DD: Good God––

LS: And she was like, hell no. Her name is Bahia Amawi and you will see many articles about her. So she, the Council on American-Islamic Relations, and the ACLU and others have been suing states and in fact have been winning in places like Arizona and Tennessee.

DD: On pretty obvious First Amendment grounds, I imagine.

LS: Obvious First Amendment rights. I mean, this is like Constitution 101. And what the federal piece of legislation wants to do, is it wants to give cover to those states to make these lawsuits even harder to win in these states. And it’s absolutely outrageous. So this is to people who are listening in, and obviously a lot of Jacobin supporters and people who listen to The Dig are usually our people, but even if you are not sure where you are on this particular issue, I don’t actually ask anyone nor do I force anyone to be a supporter of the Boycott, Divestment, Sanctions movement. That’s fine if you don’t support it, but you have to support our constitutional rights and the constitutional rights of Americans to engage in Boycott, Divestment, Sanctions, whether that be of Israel or Saudi Arabia or other nations that are engaging in human rights violations. It’s just very commonsense and also basic Constitution 101.

DD: One thing that I don’t get, is why is AIPAC and the Israel lobby pushing this bill now? Weirdly, it seems like the right is doing the left’s work for us by putting BDS in the spotlight and forcing a debate over it.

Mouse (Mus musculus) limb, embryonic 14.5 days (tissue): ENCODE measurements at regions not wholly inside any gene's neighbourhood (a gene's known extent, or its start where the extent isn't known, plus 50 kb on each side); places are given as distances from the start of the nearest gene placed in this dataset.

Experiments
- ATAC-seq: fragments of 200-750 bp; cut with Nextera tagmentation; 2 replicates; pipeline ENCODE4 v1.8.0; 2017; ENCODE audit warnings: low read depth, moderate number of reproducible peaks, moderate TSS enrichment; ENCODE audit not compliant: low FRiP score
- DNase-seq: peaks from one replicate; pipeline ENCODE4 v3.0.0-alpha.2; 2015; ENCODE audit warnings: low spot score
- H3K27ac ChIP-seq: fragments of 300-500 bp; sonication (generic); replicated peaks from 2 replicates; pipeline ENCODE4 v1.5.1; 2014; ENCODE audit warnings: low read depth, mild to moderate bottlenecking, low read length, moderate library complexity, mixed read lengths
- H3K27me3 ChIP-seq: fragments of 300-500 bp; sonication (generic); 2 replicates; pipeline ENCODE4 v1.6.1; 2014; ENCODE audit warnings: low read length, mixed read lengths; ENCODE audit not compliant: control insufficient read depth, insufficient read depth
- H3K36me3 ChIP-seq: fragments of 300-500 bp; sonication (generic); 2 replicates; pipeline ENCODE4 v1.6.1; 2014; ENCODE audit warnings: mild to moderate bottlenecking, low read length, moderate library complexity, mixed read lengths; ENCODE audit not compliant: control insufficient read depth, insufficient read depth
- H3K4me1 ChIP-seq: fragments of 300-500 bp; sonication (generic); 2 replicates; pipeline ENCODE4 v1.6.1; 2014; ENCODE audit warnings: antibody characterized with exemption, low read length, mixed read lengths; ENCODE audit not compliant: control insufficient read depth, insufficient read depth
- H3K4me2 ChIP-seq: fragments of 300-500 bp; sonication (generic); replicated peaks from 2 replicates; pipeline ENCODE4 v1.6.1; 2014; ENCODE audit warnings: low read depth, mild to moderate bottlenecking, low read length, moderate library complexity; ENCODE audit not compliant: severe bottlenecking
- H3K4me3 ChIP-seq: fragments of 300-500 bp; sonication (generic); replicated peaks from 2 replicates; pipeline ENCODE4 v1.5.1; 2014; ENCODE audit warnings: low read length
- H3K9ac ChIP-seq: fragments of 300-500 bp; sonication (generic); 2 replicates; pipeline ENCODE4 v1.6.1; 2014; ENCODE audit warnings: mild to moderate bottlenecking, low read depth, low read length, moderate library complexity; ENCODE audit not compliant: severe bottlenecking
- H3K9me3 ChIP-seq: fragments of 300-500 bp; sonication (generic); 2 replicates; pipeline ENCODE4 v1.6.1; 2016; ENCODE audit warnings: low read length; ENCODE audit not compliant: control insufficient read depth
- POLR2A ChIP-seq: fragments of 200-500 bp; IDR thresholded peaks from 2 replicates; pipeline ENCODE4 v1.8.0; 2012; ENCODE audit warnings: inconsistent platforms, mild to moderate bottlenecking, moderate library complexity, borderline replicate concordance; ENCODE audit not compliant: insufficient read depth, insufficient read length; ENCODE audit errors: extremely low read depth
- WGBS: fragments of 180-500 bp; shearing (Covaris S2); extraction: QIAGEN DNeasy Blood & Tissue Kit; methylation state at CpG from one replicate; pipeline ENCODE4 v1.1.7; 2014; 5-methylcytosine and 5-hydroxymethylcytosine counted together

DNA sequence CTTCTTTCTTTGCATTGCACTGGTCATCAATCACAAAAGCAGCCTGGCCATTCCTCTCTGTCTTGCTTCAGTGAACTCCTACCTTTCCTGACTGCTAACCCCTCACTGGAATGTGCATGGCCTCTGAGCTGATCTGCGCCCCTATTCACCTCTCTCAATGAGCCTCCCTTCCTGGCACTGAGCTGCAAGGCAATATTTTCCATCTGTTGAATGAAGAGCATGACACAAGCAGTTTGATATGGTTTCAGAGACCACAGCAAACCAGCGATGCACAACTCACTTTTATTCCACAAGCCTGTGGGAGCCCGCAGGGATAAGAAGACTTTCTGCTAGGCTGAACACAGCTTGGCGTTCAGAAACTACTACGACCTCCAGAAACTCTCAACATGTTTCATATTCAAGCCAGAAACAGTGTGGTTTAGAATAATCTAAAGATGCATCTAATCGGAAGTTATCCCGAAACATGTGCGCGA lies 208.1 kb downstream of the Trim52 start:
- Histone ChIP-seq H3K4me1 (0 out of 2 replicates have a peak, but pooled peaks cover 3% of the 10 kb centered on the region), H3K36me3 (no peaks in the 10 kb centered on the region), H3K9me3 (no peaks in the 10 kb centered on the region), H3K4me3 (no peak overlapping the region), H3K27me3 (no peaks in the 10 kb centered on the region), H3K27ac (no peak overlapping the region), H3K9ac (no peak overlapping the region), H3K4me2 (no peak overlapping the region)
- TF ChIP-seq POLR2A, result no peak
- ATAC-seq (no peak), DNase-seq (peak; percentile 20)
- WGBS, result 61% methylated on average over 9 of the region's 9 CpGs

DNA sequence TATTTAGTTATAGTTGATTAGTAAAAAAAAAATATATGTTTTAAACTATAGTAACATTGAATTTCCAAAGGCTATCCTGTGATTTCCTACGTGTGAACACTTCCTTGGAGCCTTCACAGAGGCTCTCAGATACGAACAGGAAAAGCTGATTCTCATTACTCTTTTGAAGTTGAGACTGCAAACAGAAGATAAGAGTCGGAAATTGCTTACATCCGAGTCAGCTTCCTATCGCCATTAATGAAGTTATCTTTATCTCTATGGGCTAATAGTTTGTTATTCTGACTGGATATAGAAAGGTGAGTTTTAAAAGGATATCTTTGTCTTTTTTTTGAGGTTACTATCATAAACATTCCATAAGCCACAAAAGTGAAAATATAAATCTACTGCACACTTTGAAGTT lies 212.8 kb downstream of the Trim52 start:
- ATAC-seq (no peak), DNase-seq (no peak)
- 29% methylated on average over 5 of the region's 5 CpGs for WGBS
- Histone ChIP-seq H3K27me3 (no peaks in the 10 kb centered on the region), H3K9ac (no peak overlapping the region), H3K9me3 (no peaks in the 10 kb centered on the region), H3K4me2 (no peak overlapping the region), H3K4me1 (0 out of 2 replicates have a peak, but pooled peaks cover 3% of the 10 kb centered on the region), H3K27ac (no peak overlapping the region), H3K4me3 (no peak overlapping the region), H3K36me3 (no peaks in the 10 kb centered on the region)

LS: This is what they call, Daniel, desperation. What you do when you are in a frantic state and you have no idea what to do, so you’re just throwing every tactic that you have on the table as fast as you can, hoping that something sticks. And to your point, what it’s doing is it’s alarming to a lot of Americans because they’re like, this is not the priority right now. We have babies at the border who are being separated from their parents. We just read another article saying that the government has and continues to have no intention of bringing these families together. We have the DACA kids who are out here without their DACA protection, still in court. We have outrageous issues of mass deportations in this country. We have a president who is engaging in all kinds of illegal behavior. And we’re waiting for something to stick somewhere on somebody. And hearing our complicit support in the war in Yemen and watching these videos every day of these kids that are literally dying of malnutrition and cholera. I mean, the videos on healthcare and people not having access to healthcare. I can sit here for days talking about the outrageousness. The bans on––even if you’re anti-war––but the bans on trans in the military tells you all you need to know about this administration, of what they’re capable of doing or what they can do to people that don’t align with evangelical Christian values and beliefs. So there’s a lot of outrageous things that are out here. And here we are focusing on silencing people’s right to free speech. I’ve spoken to people who are saying, well I support the state of Israel but I don’t support the silencing of free speech in America. And that’s why I need people to do it at the basic minimum. So these people are really doing, to your point, doing our job for us, because when people come to talk to me about it, I’m like, what’s the problem? And another question that gets asked to me, Daniel, all the time is, okay, there’s a lot of countries that engage in human rights violations, why is there this focus, this obsession with the state of Israel? And what I say to people all the time is that it’s not that there is an obsession with the state of Israel. Obviously Saudi Arabia is one of the bigger purveyors of violating human rights of people of their nation, including those that are not nationals of Saudi Arabia, maybe workers and others that reside in Saudi. But we all know that––violation of the rights of women in Saudi Arabia. That’s all very clear. But what we’re doing is we’re selling arms deals to Saudi Arabia, which we need to stop immediately, and making money off of Saudi Arabia. And when people bring up examples like North Korea, I say to people, look, North Korea is absolutely a violator of the human rights of the North Korean people. But guess what? It’s not my taxpayer dollars that pay for their oppression. But in Israel, the overwhelming majority of aid that goes to military aid goes to Israel and Egypt. So for me, as a person who fights for Medicare for All, and wants my fellow Americans to have access to healthcare, and I want people to have a debt free college and free college tuition and all these things that I know we can have as a country, here is a nation that’s taking our taxpayer dollars and using it to illegally occupy a people and engage in human rights violations and, in fact, pass nation state laws that create apartheid. And there is clear apartheid. There is clear superiority for some people in Israel over others and that’s not something that I made up on my own. This is enshrined in the nation state laws of Israel. So that’s why people focus on Israel as someone who takes our taxpayer dollars and we should be consistent Americans and believe in the human rights of all people, and when our taxpayer dollars are not being used in an appropriate matter or used to violate the human rights of other people, we should be able to say hey, hold on a second. This is not right. And we should be able to speak up about it. And that’s all we’re doing.